City ordinance cuts false-alarm calls

April 14, 2010

By Warren Kagarise

NEW — 3:40 p.m. April 14, 2010

A city ordinance designed to cut the volume of false-alarm calls to the Issaquah Police Department reduced the number of calls by 63 percent between January 2008 — 18 months before officials approved the ordinance — and January 2010.

The department said the measure saved the department 20 hours in officer time during January. The city released the data Wednesday.

Officers received 71 false alarm calls in January 2009, compared to 36 in January 2010. The number for February dropped from 40 to 28, and the calls fell from 84 to 47 in March during the same timeframe.

Police said a false alarm occurs when officers respond to a call triggered by a security alarm, and after investigating the scene, find no evidence of a criminal offense or attempted criminal activity.

City Council members acted to limit the number of false alarms after police said Issaquah officers responded to 1,035 burglary, robbery or duress alarms in 2008 — but 99.2 percent of the alerts turned out to be false.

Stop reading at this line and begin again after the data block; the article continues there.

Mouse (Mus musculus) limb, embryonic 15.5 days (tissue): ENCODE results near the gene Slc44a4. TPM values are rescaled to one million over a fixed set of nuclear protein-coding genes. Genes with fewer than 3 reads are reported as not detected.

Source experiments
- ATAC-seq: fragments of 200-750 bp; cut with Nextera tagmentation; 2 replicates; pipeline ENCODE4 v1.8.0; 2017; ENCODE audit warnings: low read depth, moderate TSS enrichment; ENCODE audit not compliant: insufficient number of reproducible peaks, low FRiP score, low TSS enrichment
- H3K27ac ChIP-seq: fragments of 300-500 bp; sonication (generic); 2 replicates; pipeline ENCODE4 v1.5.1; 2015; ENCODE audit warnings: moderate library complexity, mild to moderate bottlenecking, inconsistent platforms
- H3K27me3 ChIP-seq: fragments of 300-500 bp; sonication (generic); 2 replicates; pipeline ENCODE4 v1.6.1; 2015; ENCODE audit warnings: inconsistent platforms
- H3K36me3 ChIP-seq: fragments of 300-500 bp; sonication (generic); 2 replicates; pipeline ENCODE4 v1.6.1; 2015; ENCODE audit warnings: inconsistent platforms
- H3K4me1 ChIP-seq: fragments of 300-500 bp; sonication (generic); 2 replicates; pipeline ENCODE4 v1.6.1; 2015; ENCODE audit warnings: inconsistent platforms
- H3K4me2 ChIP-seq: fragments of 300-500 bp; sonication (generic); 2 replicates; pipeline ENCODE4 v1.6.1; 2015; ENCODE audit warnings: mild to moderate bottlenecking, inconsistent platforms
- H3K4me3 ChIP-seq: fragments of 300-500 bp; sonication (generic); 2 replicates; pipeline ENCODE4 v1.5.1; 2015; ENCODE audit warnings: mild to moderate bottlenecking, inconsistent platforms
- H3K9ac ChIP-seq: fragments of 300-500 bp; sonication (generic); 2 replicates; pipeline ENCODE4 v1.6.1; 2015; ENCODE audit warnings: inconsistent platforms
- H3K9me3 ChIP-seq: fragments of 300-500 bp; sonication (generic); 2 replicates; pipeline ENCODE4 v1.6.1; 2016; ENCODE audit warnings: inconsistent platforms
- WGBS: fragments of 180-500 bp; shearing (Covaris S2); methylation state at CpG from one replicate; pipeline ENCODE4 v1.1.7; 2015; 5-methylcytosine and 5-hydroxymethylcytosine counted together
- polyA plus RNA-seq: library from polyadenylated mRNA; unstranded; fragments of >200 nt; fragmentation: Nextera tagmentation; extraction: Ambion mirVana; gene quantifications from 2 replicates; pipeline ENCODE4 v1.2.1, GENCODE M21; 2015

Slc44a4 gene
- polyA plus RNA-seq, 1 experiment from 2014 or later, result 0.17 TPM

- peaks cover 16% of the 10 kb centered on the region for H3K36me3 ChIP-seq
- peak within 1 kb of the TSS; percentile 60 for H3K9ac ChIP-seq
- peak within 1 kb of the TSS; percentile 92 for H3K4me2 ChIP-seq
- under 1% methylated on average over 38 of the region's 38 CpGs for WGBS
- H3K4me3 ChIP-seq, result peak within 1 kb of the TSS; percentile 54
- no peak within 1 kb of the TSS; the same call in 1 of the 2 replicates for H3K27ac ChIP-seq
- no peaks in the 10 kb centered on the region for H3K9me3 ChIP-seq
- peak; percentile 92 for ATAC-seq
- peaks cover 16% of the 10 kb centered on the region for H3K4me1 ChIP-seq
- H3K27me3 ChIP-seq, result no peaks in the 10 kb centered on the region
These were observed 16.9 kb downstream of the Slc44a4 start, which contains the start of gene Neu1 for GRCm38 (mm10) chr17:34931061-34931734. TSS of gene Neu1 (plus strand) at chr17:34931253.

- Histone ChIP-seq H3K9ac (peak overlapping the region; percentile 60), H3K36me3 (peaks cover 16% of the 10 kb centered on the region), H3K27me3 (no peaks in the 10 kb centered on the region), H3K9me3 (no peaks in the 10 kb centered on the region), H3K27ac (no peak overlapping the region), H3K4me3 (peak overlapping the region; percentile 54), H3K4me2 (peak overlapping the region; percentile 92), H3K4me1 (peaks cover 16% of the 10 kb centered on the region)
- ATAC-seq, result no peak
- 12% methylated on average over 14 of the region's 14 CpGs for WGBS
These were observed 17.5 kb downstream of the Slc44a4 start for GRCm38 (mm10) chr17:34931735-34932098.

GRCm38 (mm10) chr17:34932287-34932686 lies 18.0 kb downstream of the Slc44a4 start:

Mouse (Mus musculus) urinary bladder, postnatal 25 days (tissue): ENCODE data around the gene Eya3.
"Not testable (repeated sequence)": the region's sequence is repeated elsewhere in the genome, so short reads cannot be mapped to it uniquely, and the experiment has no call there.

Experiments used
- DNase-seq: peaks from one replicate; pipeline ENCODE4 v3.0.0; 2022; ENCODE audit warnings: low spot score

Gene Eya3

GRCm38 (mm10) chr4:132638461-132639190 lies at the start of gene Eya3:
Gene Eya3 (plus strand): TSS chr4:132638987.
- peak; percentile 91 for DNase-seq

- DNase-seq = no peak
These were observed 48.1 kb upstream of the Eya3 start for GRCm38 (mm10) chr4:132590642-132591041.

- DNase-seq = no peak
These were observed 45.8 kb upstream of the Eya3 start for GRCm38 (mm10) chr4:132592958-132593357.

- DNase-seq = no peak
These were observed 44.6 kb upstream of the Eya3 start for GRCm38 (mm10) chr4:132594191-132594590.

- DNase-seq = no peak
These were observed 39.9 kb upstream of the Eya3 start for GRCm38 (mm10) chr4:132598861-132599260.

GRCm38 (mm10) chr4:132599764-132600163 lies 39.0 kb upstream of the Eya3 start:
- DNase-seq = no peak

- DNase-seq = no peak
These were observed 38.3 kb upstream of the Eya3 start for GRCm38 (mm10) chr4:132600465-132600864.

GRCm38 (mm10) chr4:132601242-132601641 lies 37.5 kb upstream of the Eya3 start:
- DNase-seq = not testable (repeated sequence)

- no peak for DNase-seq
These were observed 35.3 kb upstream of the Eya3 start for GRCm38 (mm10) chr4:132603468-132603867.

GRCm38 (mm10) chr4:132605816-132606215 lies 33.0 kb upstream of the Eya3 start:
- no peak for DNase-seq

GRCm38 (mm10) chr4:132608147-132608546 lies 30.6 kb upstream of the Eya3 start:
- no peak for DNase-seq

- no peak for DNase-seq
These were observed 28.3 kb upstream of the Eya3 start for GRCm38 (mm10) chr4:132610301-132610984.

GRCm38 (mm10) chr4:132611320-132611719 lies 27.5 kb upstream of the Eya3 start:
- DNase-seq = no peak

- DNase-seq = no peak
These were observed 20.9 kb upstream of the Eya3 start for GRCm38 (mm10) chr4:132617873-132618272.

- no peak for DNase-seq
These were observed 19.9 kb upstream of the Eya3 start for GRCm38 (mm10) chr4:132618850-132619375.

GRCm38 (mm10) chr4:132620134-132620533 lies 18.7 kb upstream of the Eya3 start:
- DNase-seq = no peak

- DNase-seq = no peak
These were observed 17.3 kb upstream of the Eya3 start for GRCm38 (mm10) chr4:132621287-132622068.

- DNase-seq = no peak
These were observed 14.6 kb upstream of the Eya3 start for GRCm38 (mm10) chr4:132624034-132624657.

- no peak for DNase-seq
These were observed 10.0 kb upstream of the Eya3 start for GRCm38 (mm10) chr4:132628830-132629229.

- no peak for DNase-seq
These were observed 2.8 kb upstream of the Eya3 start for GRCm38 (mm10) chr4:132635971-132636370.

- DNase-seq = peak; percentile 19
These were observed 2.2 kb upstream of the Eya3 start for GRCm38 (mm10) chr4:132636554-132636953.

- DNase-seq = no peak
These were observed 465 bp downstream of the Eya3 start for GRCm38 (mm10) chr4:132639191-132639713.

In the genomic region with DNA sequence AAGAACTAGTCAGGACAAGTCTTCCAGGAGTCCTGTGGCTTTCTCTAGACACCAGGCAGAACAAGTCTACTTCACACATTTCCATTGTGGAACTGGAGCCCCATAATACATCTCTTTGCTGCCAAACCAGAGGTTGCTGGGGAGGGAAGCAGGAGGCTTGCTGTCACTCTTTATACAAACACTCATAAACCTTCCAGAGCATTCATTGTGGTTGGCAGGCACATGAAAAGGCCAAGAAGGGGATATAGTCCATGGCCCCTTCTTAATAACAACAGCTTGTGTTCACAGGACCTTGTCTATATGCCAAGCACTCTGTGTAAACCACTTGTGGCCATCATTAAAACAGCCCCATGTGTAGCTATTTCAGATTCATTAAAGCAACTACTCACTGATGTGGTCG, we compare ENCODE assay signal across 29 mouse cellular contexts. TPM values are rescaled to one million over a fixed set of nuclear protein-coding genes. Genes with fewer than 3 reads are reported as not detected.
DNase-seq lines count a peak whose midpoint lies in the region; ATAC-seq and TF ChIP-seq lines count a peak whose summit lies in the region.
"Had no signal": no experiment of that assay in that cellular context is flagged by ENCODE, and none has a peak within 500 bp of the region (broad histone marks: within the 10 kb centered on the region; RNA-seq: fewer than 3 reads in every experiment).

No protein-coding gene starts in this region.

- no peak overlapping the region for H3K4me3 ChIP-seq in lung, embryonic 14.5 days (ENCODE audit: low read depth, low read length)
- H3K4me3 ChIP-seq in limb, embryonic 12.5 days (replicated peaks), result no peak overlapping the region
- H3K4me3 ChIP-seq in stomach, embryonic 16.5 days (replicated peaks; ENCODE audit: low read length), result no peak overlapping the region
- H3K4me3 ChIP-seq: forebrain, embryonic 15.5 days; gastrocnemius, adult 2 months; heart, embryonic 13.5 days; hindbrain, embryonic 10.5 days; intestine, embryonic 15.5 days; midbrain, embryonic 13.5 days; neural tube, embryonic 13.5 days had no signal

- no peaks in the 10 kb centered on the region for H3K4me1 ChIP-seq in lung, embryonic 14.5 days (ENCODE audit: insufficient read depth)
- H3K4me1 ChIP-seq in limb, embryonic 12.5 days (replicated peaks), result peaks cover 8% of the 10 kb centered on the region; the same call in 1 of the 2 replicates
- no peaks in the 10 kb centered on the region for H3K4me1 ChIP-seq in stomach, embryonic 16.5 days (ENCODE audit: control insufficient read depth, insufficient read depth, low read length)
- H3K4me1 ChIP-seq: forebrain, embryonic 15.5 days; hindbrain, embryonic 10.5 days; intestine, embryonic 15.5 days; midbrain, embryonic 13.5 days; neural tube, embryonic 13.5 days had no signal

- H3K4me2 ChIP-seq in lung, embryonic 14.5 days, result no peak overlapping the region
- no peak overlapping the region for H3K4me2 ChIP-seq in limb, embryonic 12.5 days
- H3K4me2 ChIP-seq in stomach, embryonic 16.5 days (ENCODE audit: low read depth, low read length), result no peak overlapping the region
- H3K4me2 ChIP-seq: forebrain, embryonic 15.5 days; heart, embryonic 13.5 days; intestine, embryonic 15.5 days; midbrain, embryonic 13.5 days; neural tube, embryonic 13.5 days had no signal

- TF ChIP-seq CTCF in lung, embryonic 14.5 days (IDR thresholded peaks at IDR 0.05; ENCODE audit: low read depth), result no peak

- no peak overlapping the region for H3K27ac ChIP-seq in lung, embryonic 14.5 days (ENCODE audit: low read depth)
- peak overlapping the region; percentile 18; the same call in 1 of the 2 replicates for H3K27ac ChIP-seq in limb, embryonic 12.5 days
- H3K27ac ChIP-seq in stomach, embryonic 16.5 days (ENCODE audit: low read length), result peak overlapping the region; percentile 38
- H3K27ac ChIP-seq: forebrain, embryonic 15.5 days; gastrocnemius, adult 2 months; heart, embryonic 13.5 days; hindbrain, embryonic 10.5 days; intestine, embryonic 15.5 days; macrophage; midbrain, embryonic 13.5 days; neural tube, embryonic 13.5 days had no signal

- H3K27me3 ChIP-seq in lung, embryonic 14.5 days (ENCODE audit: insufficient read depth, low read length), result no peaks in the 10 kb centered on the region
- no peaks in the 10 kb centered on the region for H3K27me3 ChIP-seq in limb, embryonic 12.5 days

The council members OK’d the false-alarm ordinance last July. The measure requires most commercial and residential alarm users to purchase a $24 alarm permit; senior citizens and people with disabilities pay a reduced rate, $12. The ordinance requires alarm companies to notify the city of installations.

Each false burglar alarm costs a violator $100; a false panic or fire alarm costs $200.

Issaquah officials contracted with a Colorado Springs, Colo., company, ATB Services, to administer the program. ATB works with alarm providers to include the permit fee in customers’ bills.

The ordinance became effective in early August, and the police department had procedures in place for the measure by November.

Police Chief Paul Ayers said the department worked with the Issaquah Chamber of Commerce to educate businesses about the change.

“Education was a key component of our new program,” Ayers said in a statement released Wednesday. “Thanks to our community’s efforts to learn more about their alarm systems — and how to prevent false alarms — we have saved valuable time and resources.”

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